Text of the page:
Ron Walli | newswise
Further information:
http://walkerbranch.ornl.gov
http://wwwneoninc.org

More articles from Ecology, The Environment and Conservation:

nachricht Global threat to primates concerns us all
19.01.2017 | Deutsches Primatenzentrum GmbH - Leibniz-Institut für Primatenforschung

nachricht Reducing household waste with less energy
18.01.2017 | FIZ Karlsruhe – Leibniz-Institut für Informationsinfrastruktur GmbH

All articles from Ecology, The Environment and Conservation >>>

The most recent press releases about innovation >>>

Die letzten 5 Focus-News des innovations-reports im Überblick:

Im Focus: Traffic jam in empty space

New success for Konstanz physicists in studying the quantum vacuum

An important step towards a completely new experimental access to quantum physics has been made at University of Konstanz. The team of scientists headed by...

Im Focus: How gut bacteria can make us ill

HZI researchers decipher infection mechanisms of Yersinia and immune responses of the host

Yersiniae cause severe intestinal infections. Studies using Yersinia pseudotuberculosis as a model organism aim to elucidate the infection mechanisms of these...

Im Focus: Interfacial Superconductivity: Magnetic and superconducting order revealed simultaneously

Researchers from the University of Hamburg in Germany, in collaboration with colleagues from the University of Aarhus in Denmark, have synthesized a new superconducting material by growing a few layers of an antiferromagnetic transition-metal chalcogenide on a bismuth-based topological insulator, both being non-superconducting materials.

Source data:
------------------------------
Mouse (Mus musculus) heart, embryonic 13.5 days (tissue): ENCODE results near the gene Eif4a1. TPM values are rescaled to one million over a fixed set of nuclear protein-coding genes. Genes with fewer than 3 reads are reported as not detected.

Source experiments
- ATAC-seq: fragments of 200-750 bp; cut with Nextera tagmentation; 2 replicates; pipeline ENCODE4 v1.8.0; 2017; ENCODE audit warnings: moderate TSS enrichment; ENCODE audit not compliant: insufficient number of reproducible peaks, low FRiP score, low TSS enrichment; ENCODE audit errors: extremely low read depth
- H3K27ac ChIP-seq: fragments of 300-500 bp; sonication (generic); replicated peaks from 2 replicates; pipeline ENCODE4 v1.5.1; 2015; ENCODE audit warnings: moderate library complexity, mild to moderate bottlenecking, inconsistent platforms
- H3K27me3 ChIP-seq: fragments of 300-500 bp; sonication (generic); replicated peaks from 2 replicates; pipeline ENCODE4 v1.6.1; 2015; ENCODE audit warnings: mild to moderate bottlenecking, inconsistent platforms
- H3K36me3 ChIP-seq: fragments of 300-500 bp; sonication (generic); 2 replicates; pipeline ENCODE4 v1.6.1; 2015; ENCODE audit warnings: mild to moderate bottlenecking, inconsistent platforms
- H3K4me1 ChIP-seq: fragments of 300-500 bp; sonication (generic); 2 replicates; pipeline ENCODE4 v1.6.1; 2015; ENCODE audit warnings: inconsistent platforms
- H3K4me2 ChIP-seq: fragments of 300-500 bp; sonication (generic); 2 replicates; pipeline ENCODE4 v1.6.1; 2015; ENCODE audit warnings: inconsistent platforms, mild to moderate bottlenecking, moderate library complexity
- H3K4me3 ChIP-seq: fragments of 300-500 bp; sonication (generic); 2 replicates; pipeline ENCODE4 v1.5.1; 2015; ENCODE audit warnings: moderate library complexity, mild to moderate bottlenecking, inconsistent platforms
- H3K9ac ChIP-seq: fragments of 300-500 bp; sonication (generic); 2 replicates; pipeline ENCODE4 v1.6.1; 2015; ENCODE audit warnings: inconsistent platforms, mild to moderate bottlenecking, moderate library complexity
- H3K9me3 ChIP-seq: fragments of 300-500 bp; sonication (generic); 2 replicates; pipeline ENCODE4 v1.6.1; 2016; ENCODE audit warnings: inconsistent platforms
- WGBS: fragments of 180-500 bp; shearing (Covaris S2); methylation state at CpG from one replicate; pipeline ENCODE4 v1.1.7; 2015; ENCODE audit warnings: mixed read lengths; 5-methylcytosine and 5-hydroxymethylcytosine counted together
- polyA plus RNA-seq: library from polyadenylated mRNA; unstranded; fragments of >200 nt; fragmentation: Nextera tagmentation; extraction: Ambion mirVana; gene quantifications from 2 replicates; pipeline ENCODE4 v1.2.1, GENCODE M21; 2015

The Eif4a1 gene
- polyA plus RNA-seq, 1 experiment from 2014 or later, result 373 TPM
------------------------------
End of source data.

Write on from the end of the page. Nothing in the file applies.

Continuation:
While superconductivity and magnetism are generally believed to be mutually exclusive, surprisingly, in this new material, superconducting correlations...

Im Focus: Studying fundamental particles in materials

Laser-driving of semimetals allows creating novel quasiparticle states within condensed matter systems and switching between different states on ultrafast time scales

Studying properties of fundamental particles in condensed matter systems is a promising approach to quantum field theory. Quasiparticles offer the opportunity...

Im Focus: Designing Architecture with Solar Building Envelopes

Among the general public, solar thermal energy is currently associated with dark blue, rectangular collectors on building roofs. Technologies are needed for aesthetically high quality architecture which offer the architect more room for manoeuvre when it comes to low- and plus-energy buildings. With the “ArKol” project, researchers at Fraunhofer ISE together with partners are currently developing two façade collectors for solar thermal energy generation, which permit a high degree of design flexibility: a strip collector for opaque façade sections and a solar thermal blind for transparent sections. The current state of the two developments will be presented at the BAU 2017 trade fair.

As part of the “ArKol – development of architecturally highly integrated façade collectors with heat pipes” project, Fraunhofer ISE together with its partners...

All Focus news of the innovation-report >>>

Anzeige

Anzeige

Event News

Sustainable Water use in Agriculture in Eastern Europe and Central Asia

19.01.2017 | Event News

12V, 48V, high-voltage – trends in E/E automotive architecture

10.01.2017 | Event News

2nd Conference on Non-Textual Information on 10 and 11 May 2017 in Hannover

09.01.2017 | Event News

 
Latest News

Helmholtz International Fellow Award for Sarah Amalia Teichmann

20.01.2017 | Awards Funding

An innovative high-performance material: biofibers made from green lacewing silk

20.01.2017 | Materials Sciences

Ion treatments for cardiac arrhythmia — Non-invasive alternative to catheter-based surgery

20.01.2017 | Life Sciences

VideoLinks
B2B-VideoLinks
More VideoLinks >>>